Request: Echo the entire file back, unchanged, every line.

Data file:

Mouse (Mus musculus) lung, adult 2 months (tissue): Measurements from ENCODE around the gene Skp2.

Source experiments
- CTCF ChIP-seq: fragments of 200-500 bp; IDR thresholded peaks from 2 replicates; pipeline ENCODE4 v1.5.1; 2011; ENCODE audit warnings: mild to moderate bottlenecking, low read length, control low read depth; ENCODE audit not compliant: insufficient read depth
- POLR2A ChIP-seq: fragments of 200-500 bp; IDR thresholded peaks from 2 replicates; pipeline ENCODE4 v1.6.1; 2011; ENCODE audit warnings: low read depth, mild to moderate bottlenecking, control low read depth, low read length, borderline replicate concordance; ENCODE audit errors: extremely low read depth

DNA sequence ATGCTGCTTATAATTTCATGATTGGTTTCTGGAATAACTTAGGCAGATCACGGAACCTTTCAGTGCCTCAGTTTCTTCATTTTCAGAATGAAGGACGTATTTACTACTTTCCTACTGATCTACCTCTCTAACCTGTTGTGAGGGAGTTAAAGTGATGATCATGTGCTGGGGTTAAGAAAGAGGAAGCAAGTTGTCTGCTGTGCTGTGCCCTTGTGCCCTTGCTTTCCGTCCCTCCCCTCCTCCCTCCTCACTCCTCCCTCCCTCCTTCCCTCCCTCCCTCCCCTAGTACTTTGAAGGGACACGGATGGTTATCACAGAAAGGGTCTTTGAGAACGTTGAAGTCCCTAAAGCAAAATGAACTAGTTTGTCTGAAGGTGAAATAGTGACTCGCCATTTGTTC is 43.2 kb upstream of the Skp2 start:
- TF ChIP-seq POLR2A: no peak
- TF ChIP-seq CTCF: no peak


Mouse (Mus musculus) lung, adult 2 months (tissue): Measurements from ENCODE around the gene Skp2.

Source experiments
- CTCF ChIP-seq: fragments of 200-500 bp; IDR thresholded peaks from 2 replicates; pipeline ENCODE4 v1.5.1; 2011; ENCODE audit warnings: mild to moderate bottlenecking, low read length, control low read depth; ENCODE audit not compliant: insufficient read depth
- POLR2A ChIP-seq: fragments of 200-500 bp; IDR thresholded peaks from 2 replicates; pipeline ENCODE4 v1.6.1; 2011; ENCODE audit warnings: low read depth, mild to moderate bottlenecking, control low read depth, low read length, borderline replicate concordance; ENCODE audit errors: extremely low read depth

DNA sequence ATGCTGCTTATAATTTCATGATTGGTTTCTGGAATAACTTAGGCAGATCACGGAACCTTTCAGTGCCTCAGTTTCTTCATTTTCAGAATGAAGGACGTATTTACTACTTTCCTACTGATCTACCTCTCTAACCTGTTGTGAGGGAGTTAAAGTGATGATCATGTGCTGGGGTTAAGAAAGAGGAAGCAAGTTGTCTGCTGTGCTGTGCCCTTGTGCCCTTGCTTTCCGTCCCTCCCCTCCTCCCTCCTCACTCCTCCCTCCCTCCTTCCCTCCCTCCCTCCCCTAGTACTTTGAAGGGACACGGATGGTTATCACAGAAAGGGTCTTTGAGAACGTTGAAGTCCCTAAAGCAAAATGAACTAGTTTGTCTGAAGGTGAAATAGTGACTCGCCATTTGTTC is 43.2 kb upstream of the Skp2 start:
- TF ChIP-seq POLR2A: no peak
- TF ChIP-seq CTCF: no peak